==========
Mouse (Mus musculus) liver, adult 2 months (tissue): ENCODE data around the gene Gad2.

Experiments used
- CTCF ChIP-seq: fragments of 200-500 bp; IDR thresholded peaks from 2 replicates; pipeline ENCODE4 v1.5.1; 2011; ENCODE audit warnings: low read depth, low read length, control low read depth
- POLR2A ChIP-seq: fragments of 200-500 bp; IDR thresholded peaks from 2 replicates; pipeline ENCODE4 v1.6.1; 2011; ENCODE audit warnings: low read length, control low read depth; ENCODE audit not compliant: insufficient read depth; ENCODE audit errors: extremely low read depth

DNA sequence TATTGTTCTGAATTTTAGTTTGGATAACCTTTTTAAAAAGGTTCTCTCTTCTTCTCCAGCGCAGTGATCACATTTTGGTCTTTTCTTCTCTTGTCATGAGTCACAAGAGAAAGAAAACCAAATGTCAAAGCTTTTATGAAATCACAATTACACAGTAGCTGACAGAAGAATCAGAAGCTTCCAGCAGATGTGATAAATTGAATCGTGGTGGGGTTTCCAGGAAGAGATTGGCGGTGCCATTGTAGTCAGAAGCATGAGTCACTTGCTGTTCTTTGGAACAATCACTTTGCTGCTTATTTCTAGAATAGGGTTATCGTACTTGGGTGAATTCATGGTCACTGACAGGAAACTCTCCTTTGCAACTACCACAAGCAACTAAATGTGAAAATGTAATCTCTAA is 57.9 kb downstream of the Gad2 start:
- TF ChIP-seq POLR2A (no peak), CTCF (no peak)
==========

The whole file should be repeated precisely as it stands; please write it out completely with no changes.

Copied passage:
Mouse (Mus musculus) liver, adult 2 months (tissue): ENCODE data around the gene Gad2.

Experiments used
- CTCF ChIP-seq: fragments of 200-500 bp; IDR thresholded peaks from 2 replicates; pipeline ENCODE4 v1.5.1; 2011; ENCODE audit warnings: low read depth, low read length, control low read depth
- POLR2A ChIP-seq: fragments of 200-500 bp; IDR thresholded peaks from 2 replicates; pipeline ENCODE4 v1.6.1; 2011; ENCODE audit warnings: low read length, control low read depth; ENCODE audit not compliant: insufficient read depth; ENCODE audit errors: extremely low read depth

DNA sequence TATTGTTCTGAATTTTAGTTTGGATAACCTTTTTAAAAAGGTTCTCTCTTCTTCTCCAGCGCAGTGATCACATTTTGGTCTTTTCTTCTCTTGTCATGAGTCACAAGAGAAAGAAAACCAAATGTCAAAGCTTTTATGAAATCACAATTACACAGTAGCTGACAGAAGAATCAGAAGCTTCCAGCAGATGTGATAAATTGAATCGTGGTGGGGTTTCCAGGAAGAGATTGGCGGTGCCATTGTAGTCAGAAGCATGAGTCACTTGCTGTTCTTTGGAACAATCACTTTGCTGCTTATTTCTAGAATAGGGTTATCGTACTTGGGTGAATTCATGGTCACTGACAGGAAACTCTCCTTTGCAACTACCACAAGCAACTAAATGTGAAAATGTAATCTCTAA is 57.9 kb downstream of the Gad2 start:
- TF ChIP-seq POLR2A (no peak), CTCF (no peak)